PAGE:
2012 Candidates respond: election accessibility
October 15, 2012
A few weeks ago, Disability Rights Washington posed questions to the candidates for Secretary of State regarding the accessibility of elections for people with disabilities. Candidates for Secretary of State, Kathleen Drew and Kim Wyman, responded accordingly to questions on
Since 2005, state law has required counties to create disability election advisory committees, to help officials improve the accessibility of their elections. Some – but not all - counties support active disability advisory committees, which have identified barriers to voting and many effective and inexpensive solutions.
Question One: As Secretary of State, what will you do to ensure that all counties develop effective disability advisory committees?
Kathleen Drew's response: I believe it is important to hold the counties accountable and work closely with them from the beginning to ensure that they develop effective disability advisory committees. If this is a resource problem or a lack of knowledge about how to set one up, I want my office to be there to help them from the get-go. This will be a priority of mine as Secretary of State.
Kim Wyman's response: I will use my experience leading the Thurston County Accessibility Advisory Committee (VAAC) to ensure every county has access to voter outreach programs for disability communities. One of the barriers to accessibility committees across the state is finding the resources locally. I believe the Secretary of State should be filling in the gaps in those areas of the state to insure every person who needs access is served. I will bring together representatives from each disability community to form a state advisory group to support the overall goal to have resources in every county. The group will help develop ideas and resources to meet the needs of counties who lack advisory committees. My goal is to model the state group after the committee we have developed in Thurston County. The state committee would also help expand programs and secure the monies for programs, as the Help America Vote Act (HAVA) funding expires.
Question Two: How will you involve voters with disabilities in the activities of the Election Office of the Secretary of State?
Kathleen Drew's response: I intend to bring together members of the disabilities community when I am elected to talk about how the Secretary of State can best engage. I believe that members of the community are the experts and I have a lot to learn from them. I will assign at least one member of my office as a liaison to the community so that there is a direct contact to me for feedback, questions or concerns. In particular, I am committed to improving accessibility to elections via the Secretary of State’s website for people with disabilities. Furthermore, there have been more than 180 voters suppression bills that have been introduced since the beginning of 2011 in 41 states, including right here in Washington. By requiring proof of citizenship to register, reducing early voting, eliminating Election Day registration, and restricting voter registration drives, these efforts target naturalized citizens, minorities, seniors, students and people with disabilities. I’m running for Secretary of State to increase voter turnout for ALL eligible voters and will fight efforts to suppress voting, especially within our disabilities community.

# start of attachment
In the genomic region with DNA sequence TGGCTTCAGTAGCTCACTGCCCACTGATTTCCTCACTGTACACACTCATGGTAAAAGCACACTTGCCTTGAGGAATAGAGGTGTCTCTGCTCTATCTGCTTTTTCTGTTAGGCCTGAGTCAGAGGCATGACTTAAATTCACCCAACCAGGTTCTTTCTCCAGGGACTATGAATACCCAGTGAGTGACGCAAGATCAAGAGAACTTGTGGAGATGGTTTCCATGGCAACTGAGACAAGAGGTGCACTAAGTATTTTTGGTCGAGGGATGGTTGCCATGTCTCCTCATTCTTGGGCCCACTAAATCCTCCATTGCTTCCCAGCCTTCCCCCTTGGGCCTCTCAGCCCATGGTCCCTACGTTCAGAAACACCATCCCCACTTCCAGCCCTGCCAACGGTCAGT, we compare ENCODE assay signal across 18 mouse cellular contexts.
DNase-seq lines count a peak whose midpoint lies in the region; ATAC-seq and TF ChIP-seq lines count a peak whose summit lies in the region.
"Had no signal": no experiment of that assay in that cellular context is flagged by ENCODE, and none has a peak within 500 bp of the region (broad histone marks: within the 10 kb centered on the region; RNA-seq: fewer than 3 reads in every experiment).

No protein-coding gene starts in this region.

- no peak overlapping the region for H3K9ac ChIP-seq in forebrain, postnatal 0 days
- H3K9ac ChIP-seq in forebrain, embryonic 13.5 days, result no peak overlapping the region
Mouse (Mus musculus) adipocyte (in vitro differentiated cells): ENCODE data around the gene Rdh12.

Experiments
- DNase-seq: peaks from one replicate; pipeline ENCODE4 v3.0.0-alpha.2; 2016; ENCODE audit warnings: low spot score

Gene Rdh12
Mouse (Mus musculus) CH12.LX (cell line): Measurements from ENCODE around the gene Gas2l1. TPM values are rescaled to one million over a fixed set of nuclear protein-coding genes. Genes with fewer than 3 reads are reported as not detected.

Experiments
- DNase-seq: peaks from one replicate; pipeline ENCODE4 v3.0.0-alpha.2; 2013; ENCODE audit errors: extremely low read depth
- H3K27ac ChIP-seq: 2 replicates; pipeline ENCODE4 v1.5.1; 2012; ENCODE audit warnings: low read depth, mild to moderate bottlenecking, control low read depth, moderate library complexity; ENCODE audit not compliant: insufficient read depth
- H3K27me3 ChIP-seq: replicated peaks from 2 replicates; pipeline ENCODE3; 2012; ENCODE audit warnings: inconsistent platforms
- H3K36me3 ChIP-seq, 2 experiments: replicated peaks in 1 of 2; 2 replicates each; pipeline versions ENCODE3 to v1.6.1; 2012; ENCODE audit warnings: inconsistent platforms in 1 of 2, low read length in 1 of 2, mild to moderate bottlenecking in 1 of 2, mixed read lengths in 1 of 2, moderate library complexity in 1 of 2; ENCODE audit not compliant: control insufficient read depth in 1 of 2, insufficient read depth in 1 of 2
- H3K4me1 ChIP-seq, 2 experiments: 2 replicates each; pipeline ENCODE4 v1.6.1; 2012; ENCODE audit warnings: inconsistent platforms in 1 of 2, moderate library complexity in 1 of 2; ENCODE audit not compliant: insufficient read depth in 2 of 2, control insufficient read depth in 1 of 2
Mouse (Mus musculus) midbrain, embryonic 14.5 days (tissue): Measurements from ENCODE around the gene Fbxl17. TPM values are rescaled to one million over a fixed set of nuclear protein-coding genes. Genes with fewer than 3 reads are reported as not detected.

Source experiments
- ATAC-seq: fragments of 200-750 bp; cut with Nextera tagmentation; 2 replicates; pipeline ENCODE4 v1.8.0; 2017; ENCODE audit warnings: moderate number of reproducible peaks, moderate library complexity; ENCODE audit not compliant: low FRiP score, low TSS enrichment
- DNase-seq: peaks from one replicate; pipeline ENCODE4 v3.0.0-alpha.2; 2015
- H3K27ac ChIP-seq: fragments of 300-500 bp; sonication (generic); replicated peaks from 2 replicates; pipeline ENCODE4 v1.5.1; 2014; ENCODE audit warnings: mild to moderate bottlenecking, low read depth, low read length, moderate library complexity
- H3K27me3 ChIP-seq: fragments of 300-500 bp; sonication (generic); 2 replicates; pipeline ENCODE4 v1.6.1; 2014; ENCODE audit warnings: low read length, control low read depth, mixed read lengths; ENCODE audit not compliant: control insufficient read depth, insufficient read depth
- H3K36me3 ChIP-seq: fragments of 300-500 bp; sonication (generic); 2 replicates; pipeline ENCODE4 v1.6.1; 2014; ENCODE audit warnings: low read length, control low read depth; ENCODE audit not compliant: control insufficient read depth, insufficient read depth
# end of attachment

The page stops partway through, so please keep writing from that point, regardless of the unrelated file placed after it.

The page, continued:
Kim Wyman's response: Again, I would use my experience with the Thurston County VAAC to reach out to communities to find out what would help increase access to information, registration and voting for their members. I would like to build on the successes we have had in Thurston, like providing our voters’ pamphlet in multiple formats like American Sign Language (ASL), plain text, and closed captioning.
Some voters with disabilities cannot read a printed ballot, or are unable to independently mark a ballot with a pen or pencil. With the advent of “accessible voting units” (AVUs) and other advanced technology, many people with disabilities no longer need to rely on someone to read or mark their ballot, and can vote privately and independently for the first time. The federal Help America Vote Act requires each polling place in the United States to have at least one of these AVUs available for use. Because Washington is a vote-by-mail state, most counties have just one polling place. This means that in our state voters who want to use an AVU cannot do so at a nearby polling place, but instead must travel to the county seat where the AVU is located. As a result, very few of the voters who could benefit from AVUs in Washington actually use them.
Question Three: What would you do to make it easier for voters who cannot read or mark a printed ballot to vote privately and independently?
Kathleen Drew's response: As a former State Senator and policy advisor to the Governor, I have worked on election reforms, wrote the state ethics laws and streamlined the government to meet the needs of businesses and citizens. I know how to get things done like making sure there is a statewide primary voters’ pamphlet that is printed and delivered to all voters in the state – and this should include a Braille version for our visually impaired voters.
Kim Wyman's response: After making the outreach to the various communities, I would work to expand ideas we have had success with, like the AutoMark Road Show, where we take the AVU machines out to voting centers and community groups to connect voters to the technology available to them. We have found it takes introducing the devices a couple of times before some people will feel comfortable using them. Outreach events and hands on training help people engage and we have seen a large increase in our AVU usage as a result. I would like to see this expanded at the state level.